Elkins holed up in the library, and emerged ready to scrutinize real-life eminences and explore unexpected power relations: the man who makes Bridgman’s education his cause, Dr. Samuel Gridley Howe, struggles to tame his wife, the poet Julia Ward Howe, as well as his restless pupil. Elkins’s bolder feat is to feel her way into Bridgman’s “marble cell, impervious to any ray of light, or particle of sound.” That’s how Charles Dickens, who was awed by 12-year-old Laura on a visit in 1842, described her plight. The world Elkins discovers within is anything but muted. In tactile prose, she evokes a soul and a body with hungers (yes, there is sex) that none of Bridgman’s guides begins to imagine.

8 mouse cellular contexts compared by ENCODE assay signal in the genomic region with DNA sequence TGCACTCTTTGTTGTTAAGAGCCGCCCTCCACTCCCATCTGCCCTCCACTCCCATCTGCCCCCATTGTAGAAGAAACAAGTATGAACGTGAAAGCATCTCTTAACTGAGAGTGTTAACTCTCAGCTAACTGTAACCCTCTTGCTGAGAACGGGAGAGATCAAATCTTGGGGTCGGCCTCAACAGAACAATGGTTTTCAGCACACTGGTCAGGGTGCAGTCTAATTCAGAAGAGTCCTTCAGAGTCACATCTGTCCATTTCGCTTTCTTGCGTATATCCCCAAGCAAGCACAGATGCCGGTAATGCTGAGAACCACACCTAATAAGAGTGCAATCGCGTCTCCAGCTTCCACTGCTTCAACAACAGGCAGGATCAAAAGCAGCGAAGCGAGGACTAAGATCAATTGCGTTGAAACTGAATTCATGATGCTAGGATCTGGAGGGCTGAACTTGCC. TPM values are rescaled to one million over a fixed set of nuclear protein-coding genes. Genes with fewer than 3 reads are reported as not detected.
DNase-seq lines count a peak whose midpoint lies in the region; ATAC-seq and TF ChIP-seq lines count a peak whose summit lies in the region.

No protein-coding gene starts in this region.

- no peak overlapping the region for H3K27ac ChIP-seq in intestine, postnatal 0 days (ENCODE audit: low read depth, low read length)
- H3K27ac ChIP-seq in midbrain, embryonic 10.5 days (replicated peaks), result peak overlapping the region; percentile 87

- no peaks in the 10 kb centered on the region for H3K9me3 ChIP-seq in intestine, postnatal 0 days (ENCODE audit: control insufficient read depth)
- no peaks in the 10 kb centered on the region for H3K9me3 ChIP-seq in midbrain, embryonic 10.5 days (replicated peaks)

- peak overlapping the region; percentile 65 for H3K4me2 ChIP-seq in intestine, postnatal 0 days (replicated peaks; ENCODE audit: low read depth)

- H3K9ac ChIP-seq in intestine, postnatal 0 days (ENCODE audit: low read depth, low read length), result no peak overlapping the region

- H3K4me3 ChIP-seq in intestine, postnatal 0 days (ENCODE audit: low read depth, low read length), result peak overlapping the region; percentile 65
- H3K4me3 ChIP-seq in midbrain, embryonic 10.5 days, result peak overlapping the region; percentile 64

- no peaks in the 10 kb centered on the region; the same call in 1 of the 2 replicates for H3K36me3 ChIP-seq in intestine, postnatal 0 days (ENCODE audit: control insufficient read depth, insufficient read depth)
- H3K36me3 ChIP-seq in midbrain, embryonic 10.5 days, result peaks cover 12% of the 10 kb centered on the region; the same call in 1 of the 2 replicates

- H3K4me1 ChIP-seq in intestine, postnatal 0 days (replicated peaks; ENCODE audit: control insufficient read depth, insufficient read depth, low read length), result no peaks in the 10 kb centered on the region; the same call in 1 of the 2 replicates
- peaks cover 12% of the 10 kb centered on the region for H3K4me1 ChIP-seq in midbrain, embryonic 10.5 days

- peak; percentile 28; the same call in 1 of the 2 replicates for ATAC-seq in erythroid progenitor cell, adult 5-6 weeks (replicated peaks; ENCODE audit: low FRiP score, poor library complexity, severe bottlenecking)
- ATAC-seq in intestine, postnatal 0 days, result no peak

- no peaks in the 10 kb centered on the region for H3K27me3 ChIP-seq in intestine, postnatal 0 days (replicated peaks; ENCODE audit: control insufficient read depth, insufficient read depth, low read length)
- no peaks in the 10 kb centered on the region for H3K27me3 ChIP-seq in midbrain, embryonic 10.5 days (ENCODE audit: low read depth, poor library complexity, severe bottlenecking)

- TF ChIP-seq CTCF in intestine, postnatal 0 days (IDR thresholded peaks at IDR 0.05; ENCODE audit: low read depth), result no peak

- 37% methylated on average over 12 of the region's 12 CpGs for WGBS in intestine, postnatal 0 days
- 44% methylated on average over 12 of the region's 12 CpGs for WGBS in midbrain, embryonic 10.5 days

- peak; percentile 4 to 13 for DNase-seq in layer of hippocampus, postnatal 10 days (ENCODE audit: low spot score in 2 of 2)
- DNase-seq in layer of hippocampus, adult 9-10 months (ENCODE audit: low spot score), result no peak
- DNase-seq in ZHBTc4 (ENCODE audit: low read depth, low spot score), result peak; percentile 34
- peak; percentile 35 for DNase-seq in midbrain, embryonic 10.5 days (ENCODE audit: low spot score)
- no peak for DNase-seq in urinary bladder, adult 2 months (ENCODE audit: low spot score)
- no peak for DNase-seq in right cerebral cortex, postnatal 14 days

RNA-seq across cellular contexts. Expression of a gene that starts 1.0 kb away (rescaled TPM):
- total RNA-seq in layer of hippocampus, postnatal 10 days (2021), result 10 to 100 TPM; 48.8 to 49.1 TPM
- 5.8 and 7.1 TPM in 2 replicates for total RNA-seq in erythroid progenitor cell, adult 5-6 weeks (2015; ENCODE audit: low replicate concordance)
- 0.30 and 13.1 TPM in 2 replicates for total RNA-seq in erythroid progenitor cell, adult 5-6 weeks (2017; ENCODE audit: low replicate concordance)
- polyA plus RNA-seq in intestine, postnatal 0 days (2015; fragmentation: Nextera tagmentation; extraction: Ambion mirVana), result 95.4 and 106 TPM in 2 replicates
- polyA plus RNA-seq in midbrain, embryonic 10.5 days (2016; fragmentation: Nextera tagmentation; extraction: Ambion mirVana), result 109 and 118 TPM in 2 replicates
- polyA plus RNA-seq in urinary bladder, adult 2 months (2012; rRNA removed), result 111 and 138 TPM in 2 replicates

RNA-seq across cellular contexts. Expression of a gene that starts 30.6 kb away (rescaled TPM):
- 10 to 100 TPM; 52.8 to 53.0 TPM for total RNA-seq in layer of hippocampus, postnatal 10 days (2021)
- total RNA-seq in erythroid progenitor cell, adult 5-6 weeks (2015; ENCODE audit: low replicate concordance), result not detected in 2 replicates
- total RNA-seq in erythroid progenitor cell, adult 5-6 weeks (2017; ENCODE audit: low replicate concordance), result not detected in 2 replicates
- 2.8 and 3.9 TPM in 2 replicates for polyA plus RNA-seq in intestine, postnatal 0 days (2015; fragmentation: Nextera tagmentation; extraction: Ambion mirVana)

“They’re actually calling her ‘the second Laura Bridgman,’” America’s reigning deaf-blind celebrity is irked to note when 8-year-old Helen Keller comes to meet her on the opening page of this unusual historical novel. It’s 1888 at the Perkins Institution in Boston, and Bridgman’s annoyance at being upstaged is prescient: a year later she is dead at 59, and Keller is on her way to becoming, as she herself later put it, “the best damn poster child the world has ever known.” But Kimberly Elkins gives Bridgman her defiant due in reimagining her fascinating, now-forgotten story. As fierce as she is frail, the girl who navigates life by touch (an early fever left her without smell and taste, too) flouts everybody’s expectations, including her own.